In today’s Exponential Investor:

  • The future is autonomous
  • Why autonomous vehicles?
  • How to ride the autonomous vehicles trend

Imagine you could step into your car and not even think about driving.

You could relax and enjoy a coffee. Watch a film on your dashboard. Or even send a few emails whilst “driving” to work.

It sounds unheard of, and very unsafe. However, it could soon be a reality.

When you consider the frequency of car accidents, it’s probably best the driving is left to the vehicle, and not the human.

Road traffic accidents are the main cause of death for people aged 5-29 years. Around 1.3 million people die in road accidents around the world each year.

Autonomous vehicles are vehicles that operate without full driver control. Their main purpose is to combat driver fallibility and improve road safety. Autonomous vehicles have been on roads for years.

The hundreds of car models that have autopilot or parking assist are technically autonomous vehicles.

It’s the fully driverless vehicles which are yet to arrive.

Along with electric vehicles (EVs), the trend is transforming the automotive sector.

How does it work?

There are six stages to vehicle autonomy.

Level zero is complete driver control.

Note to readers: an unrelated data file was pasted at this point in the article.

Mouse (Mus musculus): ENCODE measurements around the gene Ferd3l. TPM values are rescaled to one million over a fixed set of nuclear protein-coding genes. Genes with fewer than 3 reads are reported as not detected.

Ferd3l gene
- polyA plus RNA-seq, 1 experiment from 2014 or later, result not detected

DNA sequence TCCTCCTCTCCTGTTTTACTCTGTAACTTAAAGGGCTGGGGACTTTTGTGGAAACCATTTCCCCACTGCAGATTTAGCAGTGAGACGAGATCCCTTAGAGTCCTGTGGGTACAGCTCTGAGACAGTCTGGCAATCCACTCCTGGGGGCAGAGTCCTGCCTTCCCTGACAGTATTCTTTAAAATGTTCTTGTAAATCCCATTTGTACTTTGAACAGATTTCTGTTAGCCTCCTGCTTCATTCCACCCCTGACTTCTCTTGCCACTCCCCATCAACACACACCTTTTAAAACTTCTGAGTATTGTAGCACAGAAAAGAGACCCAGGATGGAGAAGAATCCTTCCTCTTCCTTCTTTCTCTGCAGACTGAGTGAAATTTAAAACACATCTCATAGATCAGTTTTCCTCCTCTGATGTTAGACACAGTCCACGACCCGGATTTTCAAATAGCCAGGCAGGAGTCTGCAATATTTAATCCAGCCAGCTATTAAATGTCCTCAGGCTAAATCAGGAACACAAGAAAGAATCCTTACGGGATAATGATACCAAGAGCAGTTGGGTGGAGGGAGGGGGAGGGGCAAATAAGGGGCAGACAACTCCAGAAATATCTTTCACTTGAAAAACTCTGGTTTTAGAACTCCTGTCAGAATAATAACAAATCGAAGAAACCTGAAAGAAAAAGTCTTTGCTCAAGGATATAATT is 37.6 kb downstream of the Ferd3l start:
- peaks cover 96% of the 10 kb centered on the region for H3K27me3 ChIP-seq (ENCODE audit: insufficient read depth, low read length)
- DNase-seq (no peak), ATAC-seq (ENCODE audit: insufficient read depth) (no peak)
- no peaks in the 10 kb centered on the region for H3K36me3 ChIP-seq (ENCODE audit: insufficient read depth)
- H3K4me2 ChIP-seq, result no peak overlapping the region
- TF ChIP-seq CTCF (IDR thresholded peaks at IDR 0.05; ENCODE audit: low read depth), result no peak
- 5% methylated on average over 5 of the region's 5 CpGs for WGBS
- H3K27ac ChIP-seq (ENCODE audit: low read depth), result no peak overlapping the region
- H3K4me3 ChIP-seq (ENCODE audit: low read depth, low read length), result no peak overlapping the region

Level five is completely driverless, with the vehicle systems taking complete control of the vehicle at all times.

The amount of automation rises as you move up the scale.

This includes steering and braking controls, which are engaged by perception scanning technology called LiDAR.

Currently, the world finds itself at level three. In particular, Mercedes-Benz has achieved this.

With level three, vehicles have environmental detection capabilities, where the vehicle can briefly intervene. For example, accelerating past a slow-moving vehicle.

However, for most of the journey, driver control is required.

Achieving level four would be a huge breakthrough for the world.

It’s significant because it would see the vehicle systems conduct the majority of the driving.

Level four vehicles can operate in self-driving mode, although some driver intervention is still needed.

Currently, level four vehicles are restricted to commercial passenger routes.